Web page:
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advised with the eldest son, and he used all the arguments in
the world to persuade her to consent; alleging his brother's
passionate love for me, and my generous regard to the family,
in refusing my own advantages upon such a nice point of
honour, and a thousand such things. And as to the father, he
was a man in a hurry of public affairs and getting money,
seldom at home, thoughtful of the main chance, but left all
those things to his wife.

You may easily believe, that when the plot was thus, as they
thought, broke out, and that every one thought they knew how
things were carried, it was not so difficult or so dangerous for
the elder brother, whom nobody suspected of anything, to have
a freer access to me than before; nay, the mother, which was
just as he wished, proposed it to him to talk with Mrs. Betty.
'For it may be, son,' said she, 'you may see farther into the
thing than I, and see if you think she has been so positive as
Robin says she has been, or no.' This was as well as he could
wish, and he, as it were, yielding to talk with me at his mother's
request, she brought me to him into her own chamber, told me
her son had some business with me at her request, and desired
me to be very sincere with him, and then she left us together,
and he went and shut the door after her.

He came back to me and took me in his arms, and kissed me
very tenderly; but told me he had a long discourse to hold
with me, and it was not come to that crisis, that I should make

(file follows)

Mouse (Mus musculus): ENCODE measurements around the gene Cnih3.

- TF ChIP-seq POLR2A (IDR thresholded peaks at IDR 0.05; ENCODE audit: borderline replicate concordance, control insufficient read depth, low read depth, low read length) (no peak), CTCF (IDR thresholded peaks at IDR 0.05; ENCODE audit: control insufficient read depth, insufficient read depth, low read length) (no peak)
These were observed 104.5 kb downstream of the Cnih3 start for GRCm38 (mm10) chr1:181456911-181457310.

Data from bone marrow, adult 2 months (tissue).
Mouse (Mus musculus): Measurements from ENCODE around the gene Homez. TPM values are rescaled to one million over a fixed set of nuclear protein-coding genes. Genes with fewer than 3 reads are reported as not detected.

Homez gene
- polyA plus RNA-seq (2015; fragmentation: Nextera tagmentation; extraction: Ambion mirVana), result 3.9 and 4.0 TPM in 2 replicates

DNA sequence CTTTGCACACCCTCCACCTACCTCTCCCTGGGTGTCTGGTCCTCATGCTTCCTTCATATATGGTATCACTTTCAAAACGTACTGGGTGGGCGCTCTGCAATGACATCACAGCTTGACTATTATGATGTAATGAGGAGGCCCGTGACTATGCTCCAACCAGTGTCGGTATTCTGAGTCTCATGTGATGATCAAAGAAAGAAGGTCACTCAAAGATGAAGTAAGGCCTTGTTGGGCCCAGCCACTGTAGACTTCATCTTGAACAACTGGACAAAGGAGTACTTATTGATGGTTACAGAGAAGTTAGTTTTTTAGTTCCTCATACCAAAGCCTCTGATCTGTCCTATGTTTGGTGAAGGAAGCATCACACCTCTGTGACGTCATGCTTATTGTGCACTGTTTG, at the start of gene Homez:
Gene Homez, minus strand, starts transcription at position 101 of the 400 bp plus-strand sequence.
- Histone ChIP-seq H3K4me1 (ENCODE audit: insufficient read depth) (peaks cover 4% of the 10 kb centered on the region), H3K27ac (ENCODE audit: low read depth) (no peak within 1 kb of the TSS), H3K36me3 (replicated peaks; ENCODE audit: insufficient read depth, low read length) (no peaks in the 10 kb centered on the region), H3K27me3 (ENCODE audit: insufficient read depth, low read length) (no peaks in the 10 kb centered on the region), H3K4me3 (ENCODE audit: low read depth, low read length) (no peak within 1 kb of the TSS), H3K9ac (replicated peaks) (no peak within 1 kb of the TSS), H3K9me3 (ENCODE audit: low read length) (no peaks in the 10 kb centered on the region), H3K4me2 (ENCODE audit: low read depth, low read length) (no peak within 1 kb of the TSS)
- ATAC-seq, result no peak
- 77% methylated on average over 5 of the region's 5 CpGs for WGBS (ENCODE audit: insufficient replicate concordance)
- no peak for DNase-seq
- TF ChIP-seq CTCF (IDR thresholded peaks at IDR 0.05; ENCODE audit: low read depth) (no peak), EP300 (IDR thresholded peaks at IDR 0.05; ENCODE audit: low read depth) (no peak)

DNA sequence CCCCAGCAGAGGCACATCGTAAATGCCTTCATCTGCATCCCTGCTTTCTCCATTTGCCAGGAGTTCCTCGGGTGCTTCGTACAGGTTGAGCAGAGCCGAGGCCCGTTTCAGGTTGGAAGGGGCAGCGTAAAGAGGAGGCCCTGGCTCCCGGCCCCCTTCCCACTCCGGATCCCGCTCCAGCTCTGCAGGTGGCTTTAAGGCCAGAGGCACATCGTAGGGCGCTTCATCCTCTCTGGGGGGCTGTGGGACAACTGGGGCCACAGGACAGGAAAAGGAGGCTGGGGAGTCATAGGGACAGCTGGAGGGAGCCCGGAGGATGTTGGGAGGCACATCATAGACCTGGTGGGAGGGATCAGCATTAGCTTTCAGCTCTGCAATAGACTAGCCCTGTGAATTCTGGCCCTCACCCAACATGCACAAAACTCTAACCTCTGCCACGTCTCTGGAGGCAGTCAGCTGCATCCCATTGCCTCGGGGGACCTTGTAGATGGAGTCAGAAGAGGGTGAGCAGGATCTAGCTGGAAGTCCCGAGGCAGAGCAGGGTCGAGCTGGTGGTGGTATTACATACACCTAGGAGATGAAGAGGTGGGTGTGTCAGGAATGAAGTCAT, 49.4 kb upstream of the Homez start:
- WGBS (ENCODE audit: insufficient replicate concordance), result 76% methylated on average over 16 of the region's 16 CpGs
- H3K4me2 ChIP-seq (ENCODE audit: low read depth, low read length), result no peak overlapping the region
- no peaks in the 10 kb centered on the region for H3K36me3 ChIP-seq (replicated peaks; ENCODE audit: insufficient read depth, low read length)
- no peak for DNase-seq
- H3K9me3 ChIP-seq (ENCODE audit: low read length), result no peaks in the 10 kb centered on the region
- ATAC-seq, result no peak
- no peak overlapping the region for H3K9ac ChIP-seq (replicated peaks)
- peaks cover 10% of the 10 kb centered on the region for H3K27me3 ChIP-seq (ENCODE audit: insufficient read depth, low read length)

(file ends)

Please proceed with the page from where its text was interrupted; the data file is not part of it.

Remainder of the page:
myself happy or miserable as long as I lived; that the thing
was now gone so far, that if I could not comply with his desire,
we would both be ruined. Then he told the whole story
between Robin, as he called him, and his mother and sisters
and himself, as it is above. 'And now, dear child,' says he,
'consider what it will be to marry a gentleman of a good family,
in good circumstances, and with the consent of the whole house,
and to enjoy all that he world can give you; and what, on the
other hand, to be sunk into the dark circumstances of a woman
that has lost her reputation; and that though I shall be a private
friend to you while I live, yet as I shall be suspected always,
so you will be afraid to see me, and I shall be afraid to own you.'

He gave me no time to reply, but went on with me thus: 'What
has happened between us, child, so long as we both agree to do
so, may be buried and forgotten. I shall always be your sincere
friend, without any inclination to nearer intimacy, when you
become my sister; and we shall have all the honest part of
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